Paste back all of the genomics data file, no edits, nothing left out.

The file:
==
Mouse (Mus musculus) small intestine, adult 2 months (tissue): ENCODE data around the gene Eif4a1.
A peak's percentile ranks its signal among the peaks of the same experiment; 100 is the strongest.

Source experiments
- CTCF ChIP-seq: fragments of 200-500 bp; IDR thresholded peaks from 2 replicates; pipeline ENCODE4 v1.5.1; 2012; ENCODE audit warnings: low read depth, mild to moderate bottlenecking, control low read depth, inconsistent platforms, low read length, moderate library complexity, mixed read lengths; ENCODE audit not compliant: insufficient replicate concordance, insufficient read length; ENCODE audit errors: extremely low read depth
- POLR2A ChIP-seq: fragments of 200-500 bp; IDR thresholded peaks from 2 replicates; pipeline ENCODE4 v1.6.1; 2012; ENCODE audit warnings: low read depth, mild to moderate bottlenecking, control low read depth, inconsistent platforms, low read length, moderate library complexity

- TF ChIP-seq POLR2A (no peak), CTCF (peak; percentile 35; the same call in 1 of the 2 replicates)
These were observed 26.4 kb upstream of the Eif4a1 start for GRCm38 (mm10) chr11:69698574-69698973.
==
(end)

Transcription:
Mouse (Mus musculus) small intestine, adult 2 months (tissue): ENCODE data around the gene Eif4a1.
A peak's percentile ranks its signal among the peaks of the same experiment; 100 is the strongest.

Source experiments
- CTCF ChIP-seq: fragments of 200-500 bp; IDR thresholded peaks from 2 replicates; pipeline ENCODE4 v1.5.1; 2012; ENCODE audit warnings: low read depth, mild to moderate bottlenecking, control low read depth, inconsistent platforms, low read length, moderate library complexity, mixed read lengths; ENCODE audit not compliant: insufficient replicate concordance, insufficient read length; ENCODE audit errors: extremely low read depth
- POLR2A ChIP-seq: fragments of 200-500 bp; IDR thresholded peaks from 2 replicates; pipeline ENCODE4 v1.6.1; 2012; ENCODE audit warnings: low read depth, mild to moderate bottlenecking, control low read depth, inconsistent platforms, low read length, moderate library complexity

- TF ChIP-seq POLR2A (no peak), CTCF (peak; percentile 35; the same call in 1 of the 2 replicates)
These were observed 26.4 kb upstream of the Eif4a1 start for GRCm38 (mm10) chr11:69698574-69698973.